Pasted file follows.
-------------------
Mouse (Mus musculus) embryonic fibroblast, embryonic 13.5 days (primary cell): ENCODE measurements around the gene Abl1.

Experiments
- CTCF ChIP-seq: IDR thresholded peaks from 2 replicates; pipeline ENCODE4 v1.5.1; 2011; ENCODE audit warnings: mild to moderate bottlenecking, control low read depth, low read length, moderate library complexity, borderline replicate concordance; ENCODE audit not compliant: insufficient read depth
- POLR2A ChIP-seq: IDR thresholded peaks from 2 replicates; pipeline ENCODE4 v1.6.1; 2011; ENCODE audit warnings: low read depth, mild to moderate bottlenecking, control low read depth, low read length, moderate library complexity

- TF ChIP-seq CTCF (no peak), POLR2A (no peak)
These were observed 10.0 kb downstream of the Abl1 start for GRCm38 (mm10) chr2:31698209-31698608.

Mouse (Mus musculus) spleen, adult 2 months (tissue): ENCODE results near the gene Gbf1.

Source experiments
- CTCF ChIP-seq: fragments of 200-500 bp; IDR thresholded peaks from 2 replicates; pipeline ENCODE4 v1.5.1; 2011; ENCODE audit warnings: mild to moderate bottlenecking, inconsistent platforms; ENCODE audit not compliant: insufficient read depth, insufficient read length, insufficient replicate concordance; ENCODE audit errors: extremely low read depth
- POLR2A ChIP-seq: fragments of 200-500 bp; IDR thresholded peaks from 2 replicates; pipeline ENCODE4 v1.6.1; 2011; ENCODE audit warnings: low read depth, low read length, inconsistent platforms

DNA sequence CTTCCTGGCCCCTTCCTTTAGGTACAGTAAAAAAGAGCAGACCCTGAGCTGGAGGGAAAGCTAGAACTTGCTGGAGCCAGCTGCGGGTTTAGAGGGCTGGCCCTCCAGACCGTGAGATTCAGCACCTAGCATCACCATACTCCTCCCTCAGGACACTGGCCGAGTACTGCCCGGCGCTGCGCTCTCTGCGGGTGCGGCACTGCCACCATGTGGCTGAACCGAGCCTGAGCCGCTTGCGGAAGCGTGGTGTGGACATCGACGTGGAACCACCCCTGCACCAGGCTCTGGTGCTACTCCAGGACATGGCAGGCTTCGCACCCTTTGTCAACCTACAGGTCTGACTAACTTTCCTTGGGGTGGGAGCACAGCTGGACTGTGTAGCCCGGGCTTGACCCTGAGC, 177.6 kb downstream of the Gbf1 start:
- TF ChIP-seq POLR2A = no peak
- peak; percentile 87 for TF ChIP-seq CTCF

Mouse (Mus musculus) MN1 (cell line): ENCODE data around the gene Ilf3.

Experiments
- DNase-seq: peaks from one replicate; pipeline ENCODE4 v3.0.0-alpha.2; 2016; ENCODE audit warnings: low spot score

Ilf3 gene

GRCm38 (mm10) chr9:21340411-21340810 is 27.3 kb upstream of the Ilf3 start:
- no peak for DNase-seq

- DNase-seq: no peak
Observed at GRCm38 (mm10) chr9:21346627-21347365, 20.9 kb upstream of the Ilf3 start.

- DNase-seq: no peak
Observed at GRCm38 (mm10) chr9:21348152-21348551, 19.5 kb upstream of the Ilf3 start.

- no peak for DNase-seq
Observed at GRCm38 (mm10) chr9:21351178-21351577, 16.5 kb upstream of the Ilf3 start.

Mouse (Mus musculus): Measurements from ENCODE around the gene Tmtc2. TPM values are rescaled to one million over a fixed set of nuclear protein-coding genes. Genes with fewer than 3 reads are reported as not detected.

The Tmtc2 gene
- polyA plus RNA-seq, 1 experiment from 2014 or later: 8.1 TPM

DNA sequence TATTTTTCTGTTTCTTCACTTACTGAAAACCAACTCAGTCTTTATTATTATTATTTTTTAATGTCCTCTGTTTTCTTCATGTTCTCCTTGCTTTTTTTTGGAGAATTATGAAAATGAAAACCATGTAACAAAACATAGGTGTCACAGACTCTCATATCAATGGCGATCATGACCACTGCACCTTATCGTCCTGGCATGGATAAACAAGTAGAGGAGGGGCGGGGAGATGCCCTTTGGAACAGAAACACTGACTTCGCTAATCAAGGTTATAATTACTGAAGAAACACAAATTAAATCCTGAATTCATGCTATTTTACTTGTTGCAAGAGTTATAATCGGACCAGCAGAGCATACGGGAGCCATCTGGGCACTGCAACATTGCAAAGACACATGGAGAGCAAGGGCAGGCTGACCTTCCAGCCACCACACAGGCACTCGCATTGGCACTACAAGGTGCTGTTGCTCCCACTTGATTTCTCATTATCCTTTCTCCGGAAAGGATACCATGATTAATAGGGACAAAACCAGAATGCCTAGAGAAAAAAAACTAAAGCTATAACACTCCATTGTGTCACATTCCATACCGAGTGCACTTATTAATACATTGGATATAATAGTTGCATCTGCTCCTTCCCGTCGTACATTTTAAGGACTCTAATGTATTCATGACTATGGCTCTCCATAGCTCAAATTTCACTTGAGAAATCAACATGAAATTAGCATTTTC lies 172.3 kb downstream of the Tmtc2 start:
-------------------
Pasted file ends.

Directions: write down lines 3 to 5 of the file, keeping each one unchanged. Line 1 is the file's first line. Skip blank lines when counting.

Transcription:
- CTCF ChIP-seq: IDR thresholded peaks from 2 replicates; pipeline ENCODE4 v1.5.1; 2011; ENCODE audit warnings: mild to moderate bottlenecking, control low read depth, low read length, moderate library complexity, borderline replicate concordance; ENCODE audit not compliant: insufficient read depth
- POLR2A ChIP-seq: IDR thresholded peaks from 2 replicates; pipeline ENCODE4 v1.6.1; 2011; ENCODE audit warnings: low read depth, mild to moderate bottlenecking, control low read depth, low read length, moderate library complexity

- TF ChIP-seq CTCF (no peak), POLR2A (no peak)